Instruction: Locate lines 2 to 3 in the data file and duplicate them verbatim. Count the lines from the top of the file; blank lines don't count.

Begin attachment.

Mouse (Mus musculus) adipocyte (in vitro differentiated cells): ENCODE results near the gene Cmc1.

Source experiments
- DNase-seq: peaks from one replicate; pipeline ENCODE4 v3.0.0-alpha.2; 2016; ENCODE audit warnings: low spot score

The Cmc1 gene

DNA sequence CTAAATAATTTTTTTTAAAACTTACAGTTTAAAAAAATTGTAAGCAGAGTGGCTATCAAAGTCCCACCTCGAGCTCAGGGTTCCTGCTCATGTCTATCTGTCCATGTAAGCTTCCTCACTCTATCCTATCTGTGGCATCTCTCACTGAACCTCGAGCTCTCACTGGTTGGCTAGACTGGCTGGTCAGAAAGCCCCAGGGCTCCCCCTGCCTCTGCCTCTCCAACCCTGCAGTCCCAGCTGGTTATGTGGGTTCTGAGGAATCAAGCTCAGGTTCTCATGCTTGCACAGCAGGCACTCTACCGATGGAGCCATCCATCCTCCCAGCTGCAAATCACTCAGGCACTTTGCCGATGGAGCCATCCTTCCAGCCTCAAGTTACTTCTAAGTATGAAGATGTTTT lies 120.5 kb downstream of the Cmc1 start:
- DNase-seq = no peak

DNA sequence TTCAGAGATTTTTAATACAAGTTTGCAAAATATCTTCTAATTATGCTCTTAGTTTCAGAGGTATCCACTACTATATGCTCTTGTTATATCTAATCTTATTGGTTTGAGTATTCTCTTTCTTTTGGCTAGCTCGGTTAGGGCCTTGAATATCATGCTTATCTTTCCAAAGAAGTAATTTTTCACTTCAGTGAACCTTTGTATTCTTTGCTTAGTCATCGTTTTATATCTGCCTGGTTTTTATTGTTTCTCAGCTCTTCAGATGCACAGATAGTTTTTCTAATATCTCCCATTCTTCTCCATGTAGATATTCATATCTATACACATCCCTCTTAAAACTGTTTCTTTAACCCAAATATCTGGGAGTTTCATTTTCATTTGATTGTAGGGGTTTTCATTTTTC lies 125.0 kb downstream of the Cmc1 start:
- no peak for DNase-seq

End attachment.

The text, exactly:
Source experiments
- DNase-seq: peaks from one replicate; pipeline ENCODE4 v3.0.0-alpha.2; 2016; ENCODE audit warnings: low spot score